Search Engine Optimization can be classified into two types – technical and non-technical. Technical SEO is playing with web/server technologies to make a site SEO-friendly or perform technical tasks on a site that will help a website perform well in Bing, Google, etc. For example, adding an XML sitemap to the site, monitoring the log files, fixing the errors on the site, etc.
Non-technical search engine optimization involves performing non-technical tasks that can help your site achieve better positions/rank well in Google, Bing, etc result pages. For instance, going through the content to find grammar mistakes, improving user experience, etc. Does technical SEO require coding? Maybe. We have discussed the scenarios wherein you may have to add code to your site while working on the site’s search engine performance in the following paragraphs.
You have built a site from scratch
If you have developed a site from ground zero, you may want to make your site SEO-friendly by preventing search engines from indexing some pages of a site, telling search engines which URL it should index, etc. In these situations, you may have to add an appropriate HTML tag to the site’s HTML code.
The SEO-related HTML tags are always enclosed between the
<head> </head> HTML tags. You will have to place the tag in the head section of HTML. The sitemap is a critical file. This file is accessed mostly by search bots. It can have links to all or certain pages of a website. If the sitemap has a link that search bots can only access but cannot index, the webmaster tools may show an error. For example, Google Search Console shows this error “submitted URL marked noindex” in the coverage report if the page in the sitemap has the meta robots noindex tag.
A few years back, the Google Speed Insights tool showed the Pagespeed score of the website and some optimization tips to improve the score if it was below average or poor. Google has introduced these metrics to the Page Speed Insights tool – LCP, CLS, and FCP. If the LCP, FCP, and CLS scores are poor, you can fix them by making changes to the code of your site. For instance, the CLS score is high if there are several layouts that shifts on the page when the page is being loaded. CLS is a user experience metric. According to Google, sites with a CLS score of 0.1 or below provides a good user experience.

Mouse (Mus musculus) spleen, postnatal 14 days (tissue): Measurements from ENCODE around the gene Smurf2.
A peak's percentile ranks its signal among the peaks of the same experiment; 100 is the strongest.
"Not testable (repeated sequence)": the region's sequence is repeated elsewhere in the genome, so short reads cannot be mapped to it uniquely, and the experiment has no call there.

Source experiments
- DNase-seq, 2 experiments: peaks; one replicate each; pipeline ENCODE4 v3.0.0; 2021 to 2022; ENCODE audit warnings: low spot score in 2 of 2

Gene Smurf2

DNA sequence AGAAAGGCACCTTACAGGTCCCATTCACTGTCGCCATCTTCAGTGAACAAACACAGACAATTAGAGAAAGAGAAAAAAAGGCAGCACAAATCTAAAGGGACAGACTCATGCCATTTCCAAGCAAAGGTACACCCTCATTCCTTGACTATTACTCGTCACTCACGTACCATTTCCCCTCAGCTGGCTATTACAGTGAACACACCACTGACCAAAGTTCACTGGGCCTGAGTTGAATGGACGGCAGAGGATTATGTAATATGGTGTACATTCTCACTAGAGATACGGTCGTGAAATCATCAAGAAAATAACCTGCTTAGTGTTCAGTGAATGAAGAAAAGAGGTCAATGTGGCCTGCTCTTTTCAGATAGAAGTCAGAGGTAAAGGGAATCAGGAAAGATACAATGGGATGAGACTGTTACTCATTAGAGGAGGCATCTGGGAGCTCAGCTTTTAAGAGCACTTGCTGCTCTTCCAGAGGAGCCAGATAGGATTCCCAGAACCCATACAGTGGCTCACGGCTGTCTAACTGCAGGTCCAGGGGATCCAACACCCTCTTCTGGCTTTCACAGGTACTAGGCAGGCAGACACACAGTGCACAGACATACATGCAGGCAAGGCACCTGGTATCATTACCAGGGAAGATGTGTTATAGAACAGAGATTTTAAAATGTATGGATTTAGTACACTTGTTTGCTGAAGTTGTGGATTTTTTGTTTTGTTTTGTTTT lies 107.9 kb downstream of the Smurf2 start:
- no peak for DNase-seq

Structured data helps search engines understand the page and its content. You can implement it on a website in two ways – using JSON or HTML schema-related attributes. It will be a waste of time if you build a JSON schema with the same structure and different name-value pairs if many pages on a website have content of the same type e.g. reviews, events, jobs, etc. To save time, you can add code that will create JSON automatically. The code must feature a switch or if else statement.
You’re using a Framework that doesn’t have search engine optimization settings
Blogger/Blogspot is an excellent example of this. Blogspot dashboard lacks a dedicated SEO settings page. You won’t find any SEO option on the Blogspot dashboard pages. For example, the Blogspot post editor doesn’t have the option to add a robot meta no-index tag to the page. If you want to exclude a particular page from appearing in search engines, you’ll have to remove the page from the site.
To add the robots meta no-index tag to certain pages, you’ll have to edit the template and add code that will put the meta robots tag on certain pages. The code may have an if else statement. Blogspot sites don’t have an XML sitemap file. Search engines find content on these sites by reading their RSS feed. Other examples of platforms that don’t have too many SEO-related settings are Tumblr and Medium. Medium offers basic search engine optimization settings.
People who don’t know coding can avoid the above headaches by using a framework that lets users add an SEO module to the dashboard. For example, the WordPress repository has 20+ search engine optimization plugins. Rank Math and Yoast are the top two search engine optimization plugins for WordPress. In these two plugins, you will not only find options to add the canonical, robots meta tag, Open Graph meta tags, etc, but you will also get suggestions to improve the page. The recommendations will be updated in real-time. Yoast has a text analyzer module that highlights passive voices in sentences, consecutive sentences starting with the same word, and more.
If your site’s page speed score is poor or the LCP, FCP, and CLS scores are high, you can fix the same with a caching plugin. WP Rocket extracts critical CSS from the stylesheet files and puts the same at the top of the HTML file to fix Core Web Vitals issues. It also preloads pages and minifies CSS/JS files to improve page loading times. We’ve compared this plugin with various top-rated caching plugins available in the WordPress repository. For example, in our WP Rocket vs LiteSpeed Cache article, you can find out why LiteSpeed Cache lags behind WPR despite having an excellent rating.